Until the middle of the 19th century, the stars were little more than mysterious points of light. Astronomers could plot a star’s position in the sky, or record changes in its brightness, but that was about all
In a time when astronomers are studying galaxies that are billions of light-years away, you might think that we know everything there is to know about our own cosmic neighborhood.
One of the first items on almost any amateur astronomer’s “to-do” list is completing the Messier marathon — looking at all 110 objects cataloged by Charles Messier. Messier himself began the first marathon 250 years ago.
At Christmas of 1934, a bright “new” star exploded to life in Hercules. For a few days, it was one of the brightest stars in the night sky. It made the front pages of newspapers, and astronomers tracked it for months as it slowly faded from sight.
If you find yourself out gazing at a supermoon with a special someone, here are a few facts to help you impress them because you can actually tell them why the moon looks so huge, and where the term ‘supermoon’ came from.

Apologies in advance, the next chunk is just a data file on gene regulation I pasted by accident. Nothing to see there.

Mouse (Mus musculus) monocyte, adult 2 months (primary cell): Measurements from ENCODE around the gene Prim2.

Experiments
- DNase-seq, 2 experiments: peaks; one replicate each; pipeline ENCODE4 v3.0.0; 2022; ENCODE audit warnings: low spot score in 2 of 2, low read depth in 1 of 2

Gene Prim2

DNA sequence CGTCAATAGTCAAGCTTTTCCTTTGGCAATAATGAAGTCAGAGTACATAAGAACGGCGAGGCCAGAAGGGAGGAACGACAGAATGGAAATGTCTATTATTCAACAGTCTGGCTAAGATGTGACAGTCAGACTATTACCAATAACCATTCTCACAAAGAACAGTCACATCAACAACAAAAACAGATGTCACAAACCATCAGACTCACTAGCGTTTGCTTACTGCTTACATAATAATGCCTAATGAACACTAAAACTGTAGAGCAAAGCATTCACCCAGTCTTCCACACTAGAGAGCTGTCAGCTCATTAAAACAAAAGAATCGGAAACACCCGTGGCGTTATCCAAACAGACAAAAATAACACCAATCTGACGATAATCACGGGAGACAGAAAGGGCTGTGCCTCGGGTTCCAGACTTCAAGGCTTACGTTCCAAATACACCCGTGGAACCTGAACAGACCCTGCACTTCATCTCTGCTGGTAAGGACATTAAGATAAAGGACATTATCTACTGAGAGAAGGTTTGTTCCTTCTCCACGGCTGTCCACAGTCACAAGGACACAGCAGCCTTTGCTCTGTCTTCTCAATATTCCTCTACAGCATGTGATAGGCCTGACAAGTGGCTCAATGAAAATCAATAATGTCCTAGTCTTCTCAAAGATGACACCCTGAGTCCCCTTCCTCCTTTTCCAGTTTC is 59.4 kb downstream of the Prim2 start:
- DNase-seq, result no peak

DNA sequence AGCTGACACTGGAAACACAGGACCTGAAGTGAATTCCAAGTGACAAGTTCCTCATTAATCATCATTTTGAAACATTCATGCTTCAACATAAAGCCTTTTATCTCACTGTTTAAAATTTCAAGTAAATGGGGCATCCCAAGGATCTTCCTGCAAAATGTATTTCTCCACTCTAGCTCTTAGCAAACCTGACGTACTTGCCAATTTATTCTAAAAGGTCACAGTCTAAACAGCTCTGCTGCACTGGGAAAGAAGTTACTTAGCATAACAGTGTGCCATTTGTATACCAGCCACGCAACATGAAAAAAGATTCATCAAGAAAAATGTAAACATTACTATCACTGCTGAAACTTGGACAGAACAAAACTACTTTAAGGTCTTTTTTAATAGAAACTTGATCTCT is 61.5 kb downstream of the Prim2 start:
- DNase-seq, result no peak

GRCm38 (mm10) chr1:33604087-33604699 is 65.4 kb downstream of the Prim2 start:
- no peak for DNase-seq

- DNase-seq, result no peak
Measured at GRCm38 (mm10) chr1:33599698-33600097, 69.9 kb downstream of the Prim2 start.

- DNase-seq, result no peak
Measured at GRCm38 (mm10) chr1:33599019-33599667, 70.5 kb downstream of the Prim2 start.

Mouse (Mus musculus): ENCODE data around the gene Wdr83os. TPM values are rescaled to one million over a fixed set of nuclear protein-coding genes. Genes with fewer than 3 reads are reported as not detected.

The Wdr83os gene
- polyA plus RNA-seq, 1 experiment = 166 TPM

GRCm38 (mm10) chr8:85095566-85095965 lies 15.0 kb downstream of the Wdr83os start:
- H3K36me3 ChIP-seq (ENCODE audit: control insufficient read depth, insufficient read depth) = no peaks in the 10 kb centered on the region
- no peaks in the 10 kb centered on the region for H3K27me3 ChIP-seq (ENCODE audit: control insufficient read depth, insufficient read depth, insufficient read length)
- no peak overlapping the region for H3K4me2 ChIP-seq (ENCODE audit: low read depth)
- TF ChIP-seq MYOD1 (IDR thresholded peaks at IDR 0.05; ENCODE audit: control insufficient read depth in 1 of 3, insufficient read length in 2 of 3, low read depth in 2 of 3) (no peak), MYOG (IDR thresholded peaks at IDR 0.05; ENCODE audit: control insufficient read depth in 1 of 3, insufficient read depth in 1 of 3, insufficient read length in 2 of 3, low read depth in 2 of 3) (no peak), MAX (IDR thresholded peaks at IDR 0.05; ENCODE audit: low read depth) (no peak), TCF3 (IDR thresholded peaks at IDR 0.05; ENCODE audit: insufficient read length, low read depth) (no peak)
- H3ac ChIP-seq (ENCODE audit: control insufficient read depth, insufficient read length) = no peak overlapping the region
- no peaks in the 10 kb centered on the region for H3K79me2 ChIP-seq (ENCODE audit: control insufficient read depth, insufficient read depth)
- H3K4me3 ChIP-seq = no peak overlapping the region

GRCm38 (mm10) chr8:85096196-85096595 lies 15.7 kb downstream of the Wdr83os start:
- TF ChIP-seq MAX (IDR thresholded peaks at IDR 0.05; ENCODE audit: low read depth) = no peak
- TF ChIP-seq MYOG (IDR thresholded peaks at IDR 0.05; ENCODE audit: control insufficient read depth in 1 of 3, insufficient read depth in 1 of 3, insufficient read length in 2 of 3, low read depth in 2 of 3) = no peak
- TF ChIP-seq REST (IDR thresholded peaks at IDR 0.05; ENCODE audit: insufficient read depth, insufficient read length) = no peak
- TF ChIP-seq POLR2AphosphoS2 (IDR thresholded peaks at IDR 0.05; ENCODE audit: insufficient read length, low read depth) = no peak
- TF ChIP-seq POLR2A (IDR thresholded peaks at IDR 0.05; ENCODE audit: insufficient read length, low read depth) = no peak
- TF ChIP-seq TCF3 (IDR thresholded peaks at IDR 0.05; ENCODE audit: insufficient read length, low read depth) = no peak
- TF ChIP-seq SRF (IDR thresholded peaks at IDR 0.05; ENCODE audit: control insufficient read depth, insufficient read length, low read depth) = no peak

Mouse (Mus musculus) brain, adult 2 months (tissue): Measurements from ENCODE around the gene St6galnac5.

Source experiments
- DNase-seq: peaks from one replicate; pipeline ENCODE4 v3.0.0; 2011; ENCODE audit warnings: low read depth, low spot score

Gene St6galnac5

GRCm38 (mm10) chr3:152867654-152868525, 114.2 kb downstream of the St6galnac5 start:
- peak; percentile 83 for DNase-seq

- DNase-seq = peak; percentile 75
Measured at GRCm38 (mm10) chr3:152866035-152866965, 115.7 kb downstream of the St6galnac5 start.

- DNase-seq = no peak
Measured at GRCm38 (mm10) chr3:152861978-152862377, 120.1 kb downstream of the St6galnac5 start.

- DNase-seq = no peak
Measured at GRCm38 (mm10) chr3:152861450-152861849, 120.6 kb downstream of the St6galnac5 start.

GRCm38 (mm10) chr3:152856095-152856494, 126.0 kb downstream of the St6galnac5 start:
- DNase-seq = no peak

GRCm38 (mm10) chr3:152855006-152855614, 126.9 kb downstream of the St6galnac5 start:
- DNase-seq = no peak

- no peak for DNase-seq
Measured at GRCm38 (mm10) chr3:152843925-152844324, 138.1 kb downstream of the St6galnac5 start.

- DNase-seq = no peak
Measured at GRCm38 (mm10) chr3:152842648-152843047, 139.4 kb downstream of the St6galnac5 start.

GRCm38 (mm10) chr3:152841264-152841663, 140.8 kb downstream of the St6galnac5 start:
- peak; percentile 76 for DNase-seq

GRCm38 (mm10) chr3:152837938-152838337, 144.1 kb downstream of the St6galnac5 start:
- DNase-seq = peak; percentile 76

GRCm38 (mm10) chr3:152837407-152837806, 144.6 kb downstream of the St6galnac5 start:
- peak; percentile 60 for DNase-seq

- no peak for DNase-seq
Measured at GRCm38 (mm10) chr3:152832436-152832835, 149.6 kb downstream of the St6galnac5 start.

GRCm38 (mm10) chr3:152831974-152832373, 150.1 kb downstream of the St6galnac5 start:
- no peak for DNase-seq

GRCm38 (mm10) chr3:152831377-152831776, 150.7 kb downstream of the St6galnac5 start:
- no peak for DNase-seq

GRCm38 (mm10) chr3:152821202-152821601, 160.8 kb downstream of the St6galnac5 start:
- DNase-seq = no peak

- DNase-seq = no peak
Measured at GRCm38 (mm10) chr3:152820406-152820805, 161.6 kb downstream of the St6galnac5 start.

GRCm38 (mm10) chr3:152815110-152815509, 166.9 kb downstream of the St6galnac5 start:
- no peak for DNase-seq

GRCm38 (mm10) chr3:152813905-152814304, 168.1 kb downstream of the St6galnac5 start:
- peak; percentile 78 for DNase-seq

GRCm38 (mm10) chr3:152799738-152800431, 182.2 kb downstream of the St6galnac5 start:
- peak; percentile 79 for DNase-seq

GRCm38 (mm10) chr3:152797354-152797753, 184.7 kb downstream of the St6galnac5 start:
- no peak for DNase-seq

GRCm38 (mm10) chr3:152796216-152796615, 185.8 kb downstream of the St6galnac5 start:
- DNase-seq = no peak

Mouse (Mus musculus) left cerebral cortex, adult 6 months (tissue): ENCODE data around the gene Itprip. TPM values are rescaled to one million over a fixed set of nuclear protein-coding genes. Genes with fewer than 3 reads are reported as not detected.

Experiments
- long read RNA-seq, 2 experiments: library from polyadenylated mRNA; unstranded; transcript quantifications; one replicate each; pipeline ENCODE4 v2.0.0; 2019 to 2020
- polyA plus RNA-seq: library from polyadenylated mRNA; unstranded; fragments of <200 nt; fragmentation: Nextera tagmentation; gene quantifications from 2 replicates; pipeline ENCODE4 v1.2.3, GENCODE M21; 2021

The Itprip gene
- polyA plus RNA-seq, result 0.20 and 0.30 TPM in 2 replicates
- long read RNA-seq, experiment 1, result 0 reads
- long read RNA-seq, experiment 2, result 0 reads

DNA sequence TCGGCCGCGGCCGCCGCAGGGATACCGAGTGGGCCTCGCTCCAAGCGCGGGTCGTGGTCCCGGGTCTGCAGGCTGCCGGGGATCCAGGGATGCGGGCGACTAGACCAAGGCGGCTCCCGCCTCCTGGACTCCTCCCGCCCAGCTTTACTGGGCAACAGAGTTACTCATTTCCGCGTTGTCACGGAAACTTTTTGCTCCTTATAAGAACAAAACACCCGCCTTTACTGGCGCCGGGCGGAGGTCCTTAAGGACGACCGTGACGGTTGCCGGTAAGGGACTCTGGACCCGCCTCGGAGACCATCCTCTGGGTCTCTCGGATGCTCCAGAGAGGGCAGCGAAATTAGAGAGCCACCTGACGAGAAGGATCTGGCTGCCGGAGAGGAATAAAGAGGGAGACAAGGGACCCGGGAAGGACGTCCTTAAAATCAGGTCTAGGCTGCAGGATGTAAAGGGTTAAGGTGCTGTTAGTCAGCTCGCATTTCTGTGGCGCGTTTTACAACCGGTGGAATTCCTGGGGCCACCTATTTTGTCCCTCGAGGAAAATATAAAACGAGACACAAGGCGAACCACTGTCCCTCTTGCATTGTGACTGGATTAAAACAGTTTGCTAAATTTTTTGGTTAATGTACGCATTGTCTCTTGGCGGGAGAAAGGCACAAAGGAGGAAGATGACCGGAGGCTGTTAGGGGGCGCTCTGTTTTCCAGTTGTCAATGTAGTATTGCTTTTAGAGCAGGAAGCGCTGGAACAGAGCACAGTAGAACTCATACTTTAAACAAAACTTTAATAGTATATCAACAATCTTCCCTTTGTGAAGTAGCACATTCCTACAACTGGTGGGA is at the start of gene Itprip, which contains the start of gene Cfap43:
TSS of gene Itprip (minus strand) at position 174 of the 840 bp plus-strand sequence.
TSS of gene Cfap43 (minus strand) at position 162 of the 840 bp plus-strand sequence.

Over the decades, when astronomers wanted a subject for testing new techniques for studying the stars, they frequently turned to Vega, the brightest star of Lyra, the harp.
One of the most intriguing star systems in the galaxy may be about to get a lot more interesting.
The Beehive, M44, is one of the brightest star clusters in the sky with about 1,000 stars, but this StarDate segment explains that it’s evaporating before our eyes.
Most of the stars that you see in the night sky aren’t alone — they consist of two stars or more. They’re so far away, though, that their light merges into a single pinpoint.
The hours between midnight and dawn tonight offer skywatchers both promise and potential. StarDate promises a beautiful encounter between the moon and the “morning star”.